#5- Sorry, it's me again!! Riddle me this; will variant covers of current issues increase in value? Probably not the 1:25's, but how about the 1:50 or 1:100 Variant covers? Maybe the vendor only covers like those from Hastings or Midtown comics will increase in value? What do you think?

  7. Danbbqman

    #5 I think you are spot on. I buy digital golden & silver age comics to read that I cannot afford or because I can then read my coveted Spidey 39 without having to touch it! #1- I agree it can be difficult to get kids interested. Many comics are not appropriate for children. But I have introduced my kids to the Bone series, Owly, etc and they love them. Hopefully they wil find an interest in other comics when they get older. Another thing is that I believe the quality of comics is the best it's ever been. Saga, Lazarus, all New X-Men, and yes, Superior Spider-Man, are all so entertaining. One thing that might be missing is a front man, a champion of comics. I know there are a lot of people out there that do not care for Stan Lee, but he worked hard to improve the image of comics. There are still many people I know who think comics are stupid, silly or worse. They would NEVER let their kids near a comic. Of course, they don't read them so what do they know. Mr. Lee tried to educate the general public about the issues that comics addressed. Including race relations, drug abuse, and other social issues. I ate this stuff up when I was a kid in the 1970's. Sorry for the long post - but I really enjoy comics and hope they are around for many moons!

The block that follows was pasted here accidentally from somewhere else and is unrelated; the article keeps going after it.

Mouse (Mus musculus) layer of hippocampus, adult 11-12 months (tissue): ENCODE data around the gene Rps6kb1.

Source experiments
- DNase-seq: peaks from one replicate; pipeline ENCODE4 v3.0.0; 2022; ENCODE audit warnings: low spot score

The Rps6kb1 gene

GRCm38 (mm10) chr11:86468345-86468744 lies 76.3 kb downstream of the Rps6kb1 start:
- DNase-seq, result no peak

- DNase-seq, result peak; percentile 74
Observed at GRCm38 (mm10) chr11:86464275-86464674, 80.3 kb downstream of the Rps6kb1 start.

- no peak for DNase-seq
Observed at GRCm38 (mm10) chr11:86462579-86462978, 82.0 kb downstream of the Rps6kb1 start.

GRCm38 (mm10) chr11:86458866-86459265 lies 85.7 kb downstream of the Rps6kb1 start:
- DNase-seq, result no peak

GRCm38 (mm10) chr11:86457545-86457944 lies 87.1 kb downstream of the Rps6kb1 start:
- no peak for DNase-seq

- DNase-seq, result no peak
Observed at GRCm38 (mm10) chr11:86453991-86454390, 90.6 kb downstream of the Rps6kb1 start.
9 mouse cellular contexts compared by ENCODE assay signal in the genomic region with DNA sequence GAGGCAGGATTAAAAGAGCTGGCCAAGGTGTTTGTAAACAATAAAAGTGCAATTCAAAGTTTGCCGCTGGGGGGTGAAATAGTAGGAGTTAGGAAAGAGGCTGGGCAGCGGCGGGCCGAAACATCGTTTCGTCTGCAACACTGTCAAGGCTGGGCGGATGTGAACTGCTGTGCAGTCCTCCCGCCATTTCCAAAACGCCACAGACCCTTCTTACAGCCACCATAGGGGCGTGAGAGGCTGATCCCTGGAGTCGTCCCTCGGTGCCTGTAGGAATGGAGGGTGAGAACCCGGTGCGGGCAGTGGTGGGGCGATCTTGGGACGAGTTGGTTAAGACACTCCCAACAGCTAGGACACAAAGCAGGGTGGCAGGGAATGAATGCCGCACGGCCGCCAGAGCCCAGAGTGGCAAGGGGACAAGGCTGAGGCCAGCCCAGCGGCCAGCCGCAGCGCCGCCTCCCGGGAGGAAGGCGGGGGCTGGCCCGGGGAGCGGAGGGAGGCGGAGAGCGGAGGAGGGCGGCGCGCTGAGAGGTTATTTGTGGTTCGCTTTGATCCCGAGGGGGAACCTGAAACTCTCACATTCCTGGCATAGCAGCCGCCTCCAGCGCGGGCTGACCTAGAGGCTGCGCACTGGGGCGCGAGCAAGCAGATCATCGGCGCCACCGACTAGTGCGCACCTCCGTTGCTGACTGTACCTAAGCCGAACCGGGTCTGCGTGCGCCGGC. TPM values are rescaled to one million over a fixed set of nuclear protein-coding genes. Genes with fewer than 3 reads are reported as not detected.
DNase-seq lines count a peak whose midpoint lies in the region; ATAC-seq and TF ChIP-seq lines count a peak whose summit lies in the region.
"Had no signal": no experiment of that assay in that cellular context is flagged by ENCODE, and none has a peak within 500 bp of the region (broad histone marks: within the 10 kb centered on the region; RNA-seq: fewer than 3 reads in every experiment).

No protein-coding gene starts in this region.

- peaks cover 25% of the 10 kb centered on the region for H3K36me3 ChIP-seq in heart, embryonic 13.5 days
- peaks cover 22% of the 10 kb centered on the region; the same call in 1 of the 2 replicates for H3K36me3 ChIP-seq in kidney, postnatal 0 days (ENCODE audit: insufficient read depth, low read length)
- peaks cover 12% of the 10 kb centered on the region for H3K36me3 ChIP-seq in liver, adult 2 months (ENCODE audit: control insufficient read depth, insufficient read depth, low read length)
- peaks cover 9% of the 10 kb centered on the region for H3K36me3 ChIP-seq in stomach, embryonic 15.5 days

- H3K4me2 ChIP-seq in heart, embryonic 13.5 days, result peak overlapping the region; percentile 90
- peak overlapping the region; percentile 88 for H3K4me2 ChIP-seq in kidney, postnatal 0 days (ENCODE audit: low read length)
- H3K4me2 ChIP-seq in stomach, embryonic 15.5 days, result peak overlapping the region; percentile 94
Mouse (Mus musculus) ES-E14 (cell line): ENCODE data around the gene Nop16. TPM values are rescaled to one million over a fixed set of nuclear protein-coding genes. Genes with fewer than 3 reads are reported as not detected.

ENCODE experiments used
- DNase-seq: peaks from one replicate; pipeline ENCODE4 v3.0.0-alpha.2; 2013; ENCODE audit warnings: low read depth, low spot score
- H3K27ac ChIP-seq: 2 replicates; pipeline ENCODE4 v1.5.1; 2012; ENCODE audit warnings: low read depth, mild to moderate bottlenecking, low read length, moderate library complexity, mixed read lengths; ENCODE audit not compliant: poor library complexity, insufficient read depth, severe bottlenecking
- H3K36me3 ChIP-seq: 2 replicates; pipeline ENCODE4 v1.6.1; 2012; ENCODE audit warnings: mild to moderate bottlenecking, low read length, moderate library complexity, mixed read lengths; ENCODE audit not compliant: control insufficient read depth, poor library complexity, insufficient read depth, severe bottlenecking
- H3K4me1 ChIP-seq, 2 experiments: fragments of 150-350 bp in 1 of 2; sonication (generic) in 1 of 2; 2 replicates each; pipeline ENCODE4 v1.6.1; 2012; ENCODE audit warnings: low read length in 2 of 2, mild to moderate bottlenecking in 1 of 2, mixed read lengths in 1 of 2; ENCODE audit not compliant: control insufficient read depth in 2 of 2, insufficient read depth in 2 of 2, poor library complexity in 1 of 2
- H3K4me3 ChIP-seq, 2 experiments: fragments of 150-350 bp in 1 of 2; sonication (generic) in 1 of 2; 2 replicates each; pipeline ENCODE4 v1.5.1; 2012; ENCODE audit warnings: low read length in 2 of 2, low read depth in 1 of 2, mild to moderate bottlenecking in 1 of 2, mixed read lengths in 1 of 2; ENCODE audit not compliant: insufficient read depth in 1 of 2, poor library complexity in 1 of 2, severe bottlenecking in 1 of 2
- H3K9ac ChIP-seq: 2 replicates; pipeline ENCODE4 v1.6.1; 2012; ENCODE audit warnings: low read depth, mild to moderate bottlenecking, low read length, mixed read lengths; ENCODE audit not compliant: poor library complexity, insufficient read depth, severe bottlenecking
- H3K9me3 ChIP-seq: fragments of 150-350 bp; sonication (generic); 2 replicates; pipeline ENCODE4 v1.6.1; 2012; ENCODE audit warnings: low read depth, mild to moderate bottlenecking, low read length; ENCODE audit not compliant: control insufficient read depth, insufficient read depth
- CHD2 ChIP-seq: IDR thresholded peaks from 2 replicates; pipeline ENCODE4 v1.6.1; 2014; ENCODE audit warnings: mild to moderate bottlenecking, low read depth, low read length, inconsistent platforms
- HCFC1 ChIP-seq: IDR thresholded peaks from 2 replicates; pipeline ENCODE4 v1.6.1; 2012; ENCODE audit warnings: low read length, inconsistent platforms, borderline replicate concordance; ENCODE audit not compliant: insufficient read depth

8. Eddie deAngelini